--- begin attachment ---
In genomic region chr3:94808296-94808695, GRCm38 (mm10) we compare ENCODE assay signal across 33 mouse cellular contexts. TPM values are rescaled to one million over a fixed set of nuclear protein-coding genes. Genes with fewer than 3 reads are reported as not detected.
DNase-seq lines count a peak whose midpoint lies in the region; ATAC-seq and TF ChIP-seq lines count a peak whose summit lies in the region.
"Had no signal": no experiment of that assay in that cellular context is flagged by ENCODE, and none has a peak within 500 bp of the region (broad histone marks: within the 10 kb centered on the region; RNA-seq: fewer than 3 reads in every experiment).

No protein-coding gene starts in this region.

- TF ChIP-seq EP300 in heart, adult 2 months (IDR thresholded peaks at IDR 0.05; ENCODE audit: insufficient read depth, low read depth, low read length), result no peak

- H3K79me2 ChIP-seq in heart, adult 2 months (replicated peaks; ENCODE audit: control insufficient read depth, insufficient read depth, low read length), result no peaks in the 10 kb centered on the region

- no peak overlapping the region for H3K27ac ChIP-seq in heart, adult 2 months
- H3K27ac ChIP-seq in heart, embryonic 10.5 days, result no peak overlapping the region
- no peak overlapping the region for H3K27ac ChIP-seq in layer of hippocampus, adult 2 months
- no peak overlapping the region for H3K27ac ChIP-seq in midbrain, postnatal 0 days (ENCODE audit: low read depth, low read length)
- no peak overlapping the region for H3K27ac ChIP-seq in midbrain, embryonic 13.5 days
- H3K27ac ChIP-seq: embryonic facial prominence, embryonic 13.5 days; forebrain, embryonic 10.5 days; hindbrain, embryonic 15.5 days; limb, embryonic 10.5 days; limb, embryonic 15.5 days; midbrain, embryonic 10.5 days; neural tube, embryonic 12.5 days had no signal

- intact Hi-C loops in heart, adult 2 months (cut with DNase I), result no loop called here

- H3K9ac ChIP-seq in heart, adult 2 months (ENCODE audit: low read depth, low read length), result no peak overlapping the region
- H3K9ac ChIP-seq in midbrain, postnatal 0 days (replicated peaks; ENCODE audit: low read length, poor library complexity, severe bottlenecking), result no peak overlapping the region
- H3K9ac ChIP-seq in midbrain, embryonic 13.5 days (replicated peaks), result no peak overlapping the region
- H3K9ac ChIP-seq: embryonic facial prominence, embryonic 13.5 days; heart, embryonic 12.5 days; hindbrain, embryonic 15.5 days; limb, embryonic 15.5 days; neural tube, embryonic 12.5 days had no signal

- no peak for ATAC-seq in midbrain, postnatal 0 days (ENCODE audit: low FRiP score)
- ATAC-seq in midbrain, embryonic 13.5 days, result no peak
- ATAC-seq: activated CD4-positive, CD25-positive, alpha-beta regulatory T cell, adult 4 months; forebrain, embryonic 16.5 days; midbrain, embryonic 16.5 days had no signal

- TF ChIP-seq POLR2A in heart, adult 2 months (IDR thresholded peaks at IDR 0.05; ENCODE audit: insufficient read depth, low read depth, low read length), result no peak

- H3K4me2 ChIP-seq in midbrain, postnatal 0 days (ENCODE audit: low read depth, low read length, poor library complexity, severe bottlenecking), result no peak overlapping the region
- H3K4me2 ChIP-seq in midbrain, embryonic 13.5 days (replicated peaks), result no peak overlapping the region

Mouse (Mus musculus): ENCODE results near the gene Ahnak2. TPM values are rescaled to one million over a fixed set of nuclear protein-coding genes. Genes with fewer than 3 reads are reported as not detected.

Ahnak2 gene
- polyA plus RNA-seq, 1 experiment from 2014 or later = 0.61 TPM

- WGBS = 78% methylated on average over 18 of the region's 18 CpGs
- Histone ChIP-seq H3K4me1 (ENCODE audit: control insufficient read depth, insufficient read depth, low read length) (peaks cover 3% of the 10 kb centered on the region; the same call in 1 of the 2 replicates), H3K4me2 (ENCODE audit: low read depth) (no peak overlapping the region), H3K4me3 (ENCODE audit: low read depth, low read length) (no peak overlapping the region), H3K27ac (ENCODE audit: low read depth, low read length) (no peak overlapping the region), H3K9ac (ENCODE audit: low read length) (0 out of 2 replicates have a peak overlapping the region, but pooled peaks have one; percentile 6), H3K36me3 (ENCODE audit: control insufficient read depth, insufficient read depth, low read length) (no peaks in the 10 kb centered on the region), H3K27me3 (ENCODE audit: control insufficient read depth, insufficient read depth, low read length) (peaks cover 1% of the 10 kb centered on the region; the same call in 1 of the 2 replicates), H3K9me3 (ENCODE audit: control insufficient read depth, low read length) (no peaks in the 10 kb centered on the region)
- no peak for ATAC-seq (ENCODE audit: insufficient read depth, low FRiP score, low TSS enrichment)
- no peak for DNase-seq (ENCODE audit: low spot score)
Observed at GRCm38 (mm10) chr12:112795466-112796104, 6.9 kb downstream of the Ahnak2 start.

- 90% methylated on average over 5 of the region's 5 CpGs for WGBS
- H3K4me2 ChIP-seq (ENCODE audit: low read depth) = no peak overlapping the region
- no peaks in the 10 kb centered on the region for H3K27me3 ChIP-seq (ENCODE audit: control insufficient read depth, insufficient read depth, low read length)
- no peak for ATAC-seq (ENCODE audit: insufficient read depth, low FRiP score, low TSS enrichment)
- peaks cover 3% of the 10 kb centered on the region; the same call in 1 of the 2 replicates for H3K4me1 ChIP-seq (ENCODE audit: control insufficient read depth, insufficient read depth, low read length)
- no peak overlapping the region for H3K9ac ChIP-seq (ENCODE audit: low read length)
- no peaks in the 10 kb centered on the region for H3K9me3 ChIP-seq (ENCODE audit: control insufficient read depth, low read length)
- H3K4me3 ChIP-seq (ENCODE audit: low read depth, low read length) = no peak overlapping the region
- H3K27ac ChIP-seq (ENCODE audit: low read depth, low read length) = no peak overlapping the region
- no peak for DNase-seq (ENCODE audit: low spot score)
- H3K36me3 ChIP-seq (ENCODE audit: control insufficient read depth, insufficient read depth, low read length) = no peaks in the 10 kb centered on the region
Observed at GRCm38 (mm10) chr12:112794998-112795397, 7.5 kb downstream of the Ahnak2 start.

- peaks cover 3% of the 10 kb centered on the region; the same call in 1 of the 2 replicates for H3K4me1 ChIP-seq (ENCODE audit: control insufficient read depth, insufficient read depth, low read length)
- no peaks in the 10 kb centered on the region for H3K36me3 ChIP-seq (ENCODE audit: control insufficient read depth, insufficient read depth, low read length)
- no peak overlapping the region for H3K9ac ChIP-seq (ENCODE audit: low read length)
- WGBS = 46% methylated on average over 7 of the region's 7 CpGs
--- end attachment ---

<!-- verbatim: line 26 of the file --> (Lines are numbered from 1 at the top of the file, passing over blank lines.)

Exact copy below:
- polyA plus RNA-seq, 1 experiment from 2014 or later = 0.61 TPM